Marvin and Motown in Melbourne
There are times when any Melbourne inhabitant of at least average sentience feels like giving up on the city. Automobile traffic is increasingly nightmarish, urban mass transit increasingly erratic, real estate increasingly overpriced. Since 2008 Victoria has had the vilest pro-abortion laws in Australia, comparable with the very worst in other Western countries.
But just as it becomes tempting to shake Melbourne’s dust off your shoes, some local organization does something profoundly right. Thus it is that the downtown Athenaeum Theater has begun treating us to Motown magic, via a Marvin Gaye tribute show in which more than a dozen of the label’s hits are rendered with, ahem, “precious love.”
The chief burden falls on the extraordinarily gifted young actor Burt LaBonte, who understandably enough reverts to his natural Australian accent in spoken passages, but who in song is … scarily authentic. Shut your eyes when he delivers “What’s Goin’ On?” or “Ain’t No Mountain High Enough,” and you will swear that it actually is Marvin, magically reincarnate. Seemingly effortless in his upper register, he nails phrase after phrase in bona-fide style, yet never for a moment resembles a mere dutiful mimic. His colleague Jude Perl is perhaps huskier and more contralto-like than, in the best of all possible worlds, the analogue to Tammi Terrell and Diana Ross would sound. But there is nothing at all inherently deficient about her set of pipes, any more than LaBonte’s. And in the show’s most daring single stroke, it is Perl, not LaBonte, who gets to spit out what must be the most menacing interpretation of “Trouble Man” since Gaye’s 1972 original.
“Menacing” is le mot juste. Here, writing these lines, is one who previously thought he had exhausted the topic of Motown in two earlier TAC contributions. After almost a decade’s abstinence from the glories of Motown’s back-catalog, hearing this stuff live—at the hands of musicians mostly unborn in 1984, the year of Gaye’s death—can be quite a jolt. Age has not withered it, nor has custom managed to stale its almost infinite variety (how, by any canon of logic, could “Can I Get A Witness” have sprung from the same larynx as “Inner City Blues”?). That you might predict. Less readily expected is the sense of danger this music can still convey. As LaBonte and his colleagues demonstrated, even the 50th iteration of “I Heard It Through The Grapevine” cannot necessarily prepare you for the impact of the 51st.
One low point: the needless inclusion of “Abraham, Martin, and John,” a saccharine ballad that seems if anything more ill-judged in 2014 than it did when new. (Its lyrics optimistically maintain that the “John” of the title, alias JFK, “freed a lot of people”: whom, exactly? Cubans? Katangans? Cardinal Mindszenty, perhaps?)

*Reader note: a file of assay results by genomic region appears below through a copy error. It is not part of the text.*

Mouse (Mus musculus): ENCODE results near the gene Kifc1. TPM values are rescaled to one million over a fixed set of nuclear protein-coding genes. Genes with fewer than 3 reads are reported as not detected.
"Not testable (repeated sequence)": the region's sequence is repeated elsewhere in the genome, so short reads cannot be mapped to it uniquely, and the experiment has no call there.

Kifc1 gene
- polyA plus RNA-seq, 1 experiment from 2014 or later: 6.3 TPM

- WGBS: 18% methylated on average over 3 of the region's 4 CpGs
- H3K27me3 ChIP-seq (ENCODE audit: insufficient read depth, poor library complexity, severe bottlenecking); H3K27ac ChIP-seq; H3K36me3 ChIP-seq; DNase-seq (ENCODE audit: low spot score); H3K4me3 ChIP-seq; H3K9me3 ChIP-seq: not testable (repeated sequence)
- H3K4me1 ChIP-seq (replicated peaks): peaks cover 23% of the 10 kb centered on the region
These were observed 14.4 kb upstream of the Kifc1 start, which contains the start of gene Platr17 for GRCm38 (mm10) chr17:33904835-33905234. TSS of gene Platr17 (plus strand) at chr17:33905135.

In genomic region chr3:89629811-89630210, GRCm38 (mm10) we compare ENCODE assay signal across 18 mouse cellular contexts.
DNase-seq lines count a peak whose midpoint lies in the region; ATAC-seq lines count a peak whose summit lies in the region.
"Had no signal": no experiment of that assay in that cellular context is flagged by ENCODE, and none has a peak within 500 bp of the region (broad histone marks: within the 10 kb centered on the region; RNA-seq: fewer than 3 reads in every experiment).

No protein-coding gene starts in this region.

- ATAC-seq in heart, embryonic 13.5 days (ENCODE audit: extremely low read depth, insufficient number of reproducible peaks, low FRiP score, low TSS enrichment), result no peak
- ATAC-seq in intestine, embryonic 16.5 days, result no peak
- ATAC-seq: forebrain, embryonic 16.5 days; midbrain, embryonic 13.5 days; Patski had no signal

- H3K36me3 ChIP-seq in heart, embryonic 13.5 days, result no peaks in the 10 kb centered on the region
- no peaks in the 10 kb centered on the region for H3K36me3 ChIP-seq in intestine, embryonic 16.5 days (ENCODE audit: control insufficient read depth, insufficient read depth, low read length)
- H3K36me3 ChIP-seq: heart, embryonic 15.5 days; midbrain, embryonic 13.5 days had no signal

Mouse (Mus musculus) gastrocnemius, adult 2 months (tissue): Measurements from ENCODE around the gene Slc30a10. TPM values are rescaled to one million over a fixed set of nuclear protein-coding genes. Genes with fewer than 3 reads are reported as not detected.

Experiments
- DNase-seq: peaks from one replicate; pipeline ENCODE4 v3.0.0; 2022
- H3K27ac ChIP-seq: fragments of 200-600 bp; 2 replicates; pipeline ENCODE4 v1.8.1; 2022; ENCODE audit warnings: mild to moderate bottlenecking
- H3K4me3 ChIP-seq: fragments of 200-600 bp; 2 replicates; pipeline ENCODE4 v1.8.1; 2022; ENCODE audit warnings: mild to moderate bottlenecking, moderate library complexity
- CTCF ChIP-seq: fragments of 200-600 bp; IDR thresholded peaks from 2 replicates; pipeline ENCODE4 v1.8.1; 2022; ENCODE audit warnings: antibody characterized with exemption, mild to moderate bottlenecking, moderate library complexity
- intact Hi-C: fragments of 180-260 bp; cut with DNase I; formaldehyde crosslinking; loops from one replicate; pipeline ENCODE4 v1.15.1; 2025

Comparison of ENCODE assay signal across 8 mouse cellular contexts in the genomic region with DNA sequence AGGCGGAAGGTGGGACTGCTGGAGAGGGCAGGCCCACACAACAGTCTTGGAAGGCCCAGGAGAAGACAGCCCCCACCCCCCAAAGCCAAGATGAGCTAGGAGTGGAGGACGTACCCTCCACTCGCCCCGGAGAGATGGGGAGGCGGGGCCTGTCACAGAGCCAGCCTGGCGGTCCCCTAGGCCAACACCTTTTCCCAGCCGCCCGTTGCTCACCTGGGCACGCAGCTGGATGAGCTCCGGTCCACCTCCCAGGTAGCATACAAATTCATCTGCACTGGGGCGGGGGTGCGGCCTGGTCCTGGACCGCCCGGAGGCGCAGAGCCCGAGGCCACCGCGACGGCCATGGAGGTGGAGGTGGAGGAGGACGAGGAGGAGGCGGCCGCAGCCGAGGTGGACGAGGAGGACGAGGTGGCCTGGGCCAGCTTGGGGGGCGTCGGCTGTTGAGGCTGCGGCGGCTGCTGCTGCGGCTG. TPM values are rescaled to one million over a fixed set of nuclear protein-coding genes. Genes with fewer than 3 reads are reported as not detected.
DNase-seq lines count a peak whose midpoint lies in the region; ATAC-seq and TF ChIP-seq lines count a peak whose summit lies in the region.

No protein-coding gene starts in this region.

But this is the evening’s sole concession to Doctor Feelgood. Elsewhere the excitement never relents; and as for the finale … well, if Woody Allen was right in crediting Wagner’s output with making you want to get up and invade Poland, then the Athenaeum’s concluding “Dancing in the Street” meltdown might well make you want to rebuild the Berlin Wall for the specific pleasure of newly demolishing it.
Talking of Teutonic communism, there might lurk a few unreconstructed T.W. Adorno groupies out there who long to denounce these musical delights as, shall we say, Entartete Kunst (any half-educated music-lover who has sat through YouTube footage of Goebbels’ rants finds it impossible thereafter to take seriously Adorno’s ethical pretensions, and difficult enough in all conscience to countenance E. Michael Jones’s efforts to put upon Adorno a Catholic spin). The Athenaeum’s audience—two-thirds of which, on this particular night, seemed to be under 35—could not have cared less about such bags of misery. A total, scandalized silence fell when LaBonte and Perl quoted the words of Gaye’s father and killer, words uttered by the horrid old man to his police interrogators:
POLICE OFFICER: Did you love your son?
GAYE SENIOR: Let’s say I didn’t dislike him.
Marvin Gaye, the Prince of Motown, had probably never once heard of Hilaire Belloc. But on leaving the Athenaeum, a Belloc epigram from 1909 acquired a new resonance: “It is the best of all trades, to make songs; and the second-best, to sing them.” At both trades, Gaye excelled. RIP.